Chelsea Therapeutics International, Ltd. today announced that the U.S. Food and Drug Administration granted accelerated approval of NORTHERA (droxidopa) for the treatment of symptomatic neurogenic orthostatic hypotension (NOH). NORTHERA is the first and only therapy approved by the FDA which demonstrates symptomatic benefit in patients with NOH. [More]
New treatments for depression on the horizon

New treatments for depression on the horizon

New insights into the physiological causes of depression are leading to treatments beyond common antidepressants such as Prozac and Zoloft, researchers are reporting in the in the journal Current Psychiatry. [More]
FDA-approved drug pregabalin effectively treats RLS symptoms with less side effects

FDA-approved drug pregabalin effectively treats RLS symptoms with less side effects

A report in the Feb. 13 New England Journal of Medicine confirms previous studies suggesting that long-term treatment with the type of drugs commonly prescribed to treat restless leg syndrome (RLS) can cause a serious worsening of the condition in some patients. [More]

Common mutations produce typical schizophrenia brain changes

Mutations in dopamine-related genes have a dose-response effect on prefrontal activation during emotional response inhibition in healthy adults, a study shows. [More]

Novel compound appears to protect mice against movement problems associated with PD

Scientists report that they have developed a novel compound that appears to protect mice against developing movement problems associated with Parkinson's disease (PD). The research, which could one day in the future translate into a therapy that could halt the progression of PD and thereby prevent the symptoms of the disease, appears in ACS' Journal of Medicinal Chemistry. [More]

Falling in love causes body to release feel-good chemicals that trigger specific physical reactions

Getting struck by Cupid's arrow may very well take your breath away and make your heart go pitter-patter this Valentine's Day, reports sexual wellness specialists at Loyola University Health System. [More]

Doctor offers tips for fans who suddenly have to face months without football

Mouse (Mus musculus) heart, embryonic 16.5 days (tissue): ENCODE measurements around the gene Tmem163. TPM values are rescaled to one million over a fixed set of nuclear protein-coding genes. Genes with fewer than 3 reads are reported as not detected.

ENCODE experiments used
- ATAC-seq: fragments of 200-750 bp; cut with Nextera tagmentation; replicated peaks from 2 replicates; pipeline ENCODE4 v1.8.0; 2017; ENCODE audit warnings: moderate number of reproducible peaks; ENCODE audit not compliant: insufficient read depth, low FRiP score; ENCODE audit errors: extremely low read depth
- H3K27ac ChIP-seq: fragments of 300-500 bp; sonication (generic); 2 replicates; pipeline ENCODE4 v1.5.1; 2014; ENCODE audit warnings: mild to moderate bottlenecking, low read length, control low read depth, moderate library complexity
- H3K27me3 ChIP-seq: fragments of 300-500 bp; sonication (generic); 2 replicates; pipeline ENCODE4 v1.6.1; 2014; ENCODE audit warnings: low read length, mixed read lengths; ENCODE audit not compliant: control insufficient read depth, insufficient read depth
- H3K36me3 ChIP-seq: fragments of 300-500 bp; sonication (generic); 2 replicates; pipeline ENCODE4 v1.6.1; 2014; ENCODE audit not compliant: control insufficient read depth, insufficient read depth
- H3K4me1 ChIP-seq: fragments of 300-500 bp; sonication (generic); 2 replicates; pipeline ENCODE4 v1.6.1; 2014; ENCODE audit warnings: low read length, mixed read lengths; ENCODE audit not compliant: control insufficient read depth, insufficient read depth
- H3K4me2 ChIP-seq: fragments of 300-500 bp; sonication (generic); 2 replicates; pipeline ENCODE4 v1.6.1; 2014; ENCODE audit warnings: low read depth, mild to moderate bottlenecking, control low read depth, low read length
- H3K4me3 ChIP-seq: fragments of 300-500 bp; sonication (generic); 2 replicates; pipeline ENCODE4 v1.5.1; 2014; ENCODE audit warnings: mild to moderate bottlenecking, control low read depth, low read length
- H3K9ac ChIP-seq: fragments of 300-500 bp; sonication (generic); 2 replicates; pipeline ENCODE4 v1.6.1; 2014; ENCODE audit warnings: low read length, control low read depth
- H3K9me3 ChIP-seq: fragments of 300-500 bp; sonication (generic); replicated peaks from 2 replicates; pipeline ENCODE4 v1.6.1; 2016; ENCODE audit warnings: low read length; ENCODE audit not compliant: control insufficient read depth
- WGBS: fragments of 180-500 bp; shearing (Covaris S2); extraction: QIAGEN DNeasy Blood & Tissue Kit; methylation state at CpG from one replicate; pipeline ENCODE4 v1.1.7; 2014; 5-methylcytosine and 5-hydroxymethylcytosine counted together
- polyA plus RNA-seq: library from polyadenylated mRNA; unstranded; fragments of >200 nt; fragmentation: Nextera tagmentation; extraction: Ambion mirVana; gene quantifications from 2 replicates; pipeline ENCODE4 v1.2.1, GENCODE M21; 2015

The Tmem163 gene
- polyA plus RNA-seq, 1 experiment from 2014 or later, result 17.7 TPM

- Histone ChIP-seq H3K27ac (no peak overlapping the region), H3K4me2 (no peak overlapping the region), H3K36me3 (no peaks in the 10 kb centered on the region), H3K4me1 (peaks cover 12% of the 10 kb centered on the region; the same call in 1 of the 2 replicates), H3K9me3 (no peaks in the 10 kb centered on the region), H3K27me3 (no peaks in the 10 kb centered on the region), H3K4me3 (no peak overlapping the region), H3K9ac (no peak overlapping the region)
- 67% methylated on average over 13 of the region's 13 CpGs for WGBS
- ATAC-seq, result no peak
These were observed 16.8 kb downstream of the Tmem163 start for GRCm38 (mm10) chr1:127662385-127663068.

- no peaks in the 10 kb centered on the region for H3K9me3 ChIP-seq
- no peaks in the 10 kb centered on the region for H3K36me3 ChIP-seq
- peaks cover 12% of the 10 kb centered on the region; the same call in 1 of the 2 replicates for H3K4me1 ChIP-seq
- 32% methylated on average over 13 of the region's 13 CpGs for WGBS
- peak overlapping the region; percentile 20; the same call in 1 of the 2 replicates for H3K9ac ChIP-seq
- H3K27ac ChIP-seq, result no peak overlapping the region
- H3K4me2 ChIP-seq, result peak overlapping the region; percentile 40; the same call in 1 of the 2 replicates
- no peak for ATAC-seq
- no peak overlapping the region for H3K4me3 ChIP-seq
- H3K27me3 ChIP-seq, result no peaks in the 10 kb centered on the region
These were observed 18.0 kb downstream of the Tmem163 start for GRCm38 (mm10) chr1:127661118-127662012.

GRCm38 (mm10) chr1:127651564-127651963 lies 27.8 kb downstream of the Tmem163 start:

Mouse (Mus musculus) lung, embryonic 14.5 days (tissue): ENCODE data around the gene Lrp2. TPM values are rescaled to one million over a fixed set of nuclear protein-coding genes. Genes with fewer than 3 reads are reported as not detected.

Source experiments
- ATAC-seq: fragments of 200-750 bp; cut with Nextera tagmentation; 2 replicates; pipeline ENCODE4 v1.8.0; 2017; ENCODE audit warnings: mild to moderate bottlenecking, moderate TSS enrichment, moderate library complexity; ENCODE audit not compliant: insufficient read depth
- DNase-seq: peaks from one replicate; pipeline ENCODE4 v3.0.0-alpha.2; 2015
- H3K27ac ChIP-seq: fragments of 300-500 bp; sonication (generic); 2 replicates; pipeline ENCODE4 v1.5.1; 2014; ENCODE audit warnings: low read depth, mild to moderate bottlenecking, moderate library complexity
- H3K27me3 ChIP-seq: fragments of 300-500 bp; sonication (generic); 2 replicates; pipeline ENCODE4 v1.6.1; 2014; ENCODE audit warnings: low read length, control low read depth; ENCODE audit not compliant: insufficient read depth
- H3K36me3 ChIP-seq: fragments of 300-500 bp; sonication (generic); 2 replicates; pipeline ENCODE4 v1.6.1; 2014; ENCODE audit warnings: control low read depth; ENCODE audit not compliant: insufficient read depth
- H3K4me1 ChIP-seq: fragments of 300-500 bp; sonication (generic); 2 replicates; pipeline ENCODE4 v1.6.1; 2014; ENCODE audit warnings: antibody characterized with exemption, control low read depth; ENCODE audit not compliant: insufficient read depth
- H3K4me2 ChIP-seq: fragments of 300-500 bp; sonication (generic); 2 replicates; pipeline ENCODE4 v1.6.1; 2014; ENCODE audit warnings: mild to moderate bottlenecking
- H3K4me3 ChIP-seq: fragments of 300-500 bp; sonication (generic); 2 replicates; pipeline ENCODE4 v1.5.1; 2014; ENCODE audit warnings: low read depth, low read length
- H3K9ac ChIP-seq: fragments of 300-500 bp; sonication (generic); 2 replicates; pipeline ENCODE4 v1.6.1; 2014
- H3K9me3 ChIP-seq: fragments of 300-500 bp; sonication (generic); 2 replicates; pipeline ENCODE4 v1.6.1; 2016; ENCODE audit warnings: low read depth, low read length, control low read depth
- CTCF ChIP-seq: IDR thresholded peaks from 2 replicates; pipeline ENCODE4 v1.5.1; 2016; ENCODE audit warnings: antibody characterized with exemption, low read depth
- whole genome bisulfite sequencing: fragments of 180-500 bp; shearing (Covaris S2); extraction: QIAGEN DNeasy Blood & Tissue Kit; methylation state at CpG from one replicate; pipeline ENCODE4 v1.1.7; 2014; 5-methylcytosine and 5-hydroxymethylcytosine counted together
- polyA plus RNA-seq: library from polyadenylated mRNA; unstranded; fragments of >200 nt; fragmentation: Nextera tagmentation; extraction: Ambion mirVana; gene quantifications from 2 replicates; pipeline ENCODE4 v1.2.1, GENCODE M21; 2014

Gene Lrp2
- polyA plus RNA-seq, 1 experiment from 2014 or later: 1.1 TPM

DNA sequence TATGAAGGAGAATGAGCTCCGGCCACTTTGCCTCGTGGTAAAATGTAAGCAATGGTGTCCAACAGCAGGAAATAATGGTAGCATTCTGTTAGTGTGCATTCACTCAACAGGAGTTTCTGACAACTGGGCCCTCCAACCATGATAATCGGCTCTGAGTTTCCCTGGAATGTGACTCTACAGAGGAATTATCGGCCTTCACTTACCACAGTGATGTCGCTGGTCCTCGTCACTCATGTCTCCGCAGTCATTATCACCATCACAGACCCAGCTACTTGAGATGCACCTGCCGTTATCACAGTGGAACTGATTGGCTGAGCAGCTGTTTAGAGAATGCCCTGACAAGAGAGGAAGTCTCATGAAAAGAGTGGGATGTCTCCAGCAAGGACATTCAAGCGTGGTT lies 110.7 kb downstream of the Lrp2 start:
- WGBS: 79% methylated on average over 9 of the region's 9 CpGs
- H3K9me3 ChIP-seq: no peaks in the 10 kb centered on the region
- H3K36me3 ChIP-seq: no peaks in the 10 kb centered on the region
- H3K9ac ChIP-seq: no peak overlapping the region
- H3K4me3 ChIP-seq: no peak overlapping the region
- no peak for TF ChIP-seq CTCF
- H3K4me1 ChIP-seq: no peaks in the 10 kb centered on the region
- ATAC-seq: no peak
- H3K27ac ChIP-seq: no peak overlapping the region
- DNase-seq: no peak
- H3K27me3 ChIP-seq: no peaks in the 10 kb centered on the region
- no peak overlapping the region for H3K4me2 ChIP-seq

After the final play of the Super Bowl, millions of fans will go through withdrawal symptoms from not being able to watch football for months. [More]
Researchers identify new subgroup of patients suffering from schizophrenia with motor disorders

Researchers identify new subgroup of patients suffering from schizophrenia with motor disorders

​Researchers led by Marta Barrachina, Institute of Neuropathology of the Bellvitge Biomedical Research Institute (IDIBELL) have identified a new subgroup of patients suffering from schizophrenia characterized by motor disorders. [More]
New method allows for large-scale generation of human embryonic stem cells

New method allows for large-scale generation of human embryonic stem cells

A new method allows for large-scale generation of human embryonic stem cells of high clinical quality. It also allows for production of such cells without destroying any human embryos. [More]
Study shows impulsive personalities more likely to report higher levels of food addiction

Study shows impulsive personalities more likely to report higher levels of food addiction

The same kinds of impulsive behavior that lead some people to abuse alcohol and other drugs may also be an important contributor to an unhealthy relationship with food, according to new research from the University of Georgia. [More]
Researchers discover mechanism that controls activity of LRRK2 in Parkinson's disease

Researchers discover mechanism that controls activity of LRRK2 in Parkinson's disease

In one variant of Parkinson's disease, the enzyme LRRK2 plays a central role. Scientists at the University of Kassel have now discovered a mechanism that controls the activity of LRRK2. [More]
Continuing spinal cord stimulation improves symptoms of Parkinson's disease

Continuing spinal cord stimulation improves symptoms of Parkinson's disease

Researchers at Duke Medicine have shown that continuing spinal cord stimulation appears to produce improvements in symptoms of Parkinson's disease, and may protect critical neurons from injury or deterioration. [More]

Gene therapy edges closer for Parkinson’s disease

Lentiviral vector-based gene therapy is well tolerated and may improve motor function in patients with Parkinson’s disease, shows an open-label study published in The Lancet. [More]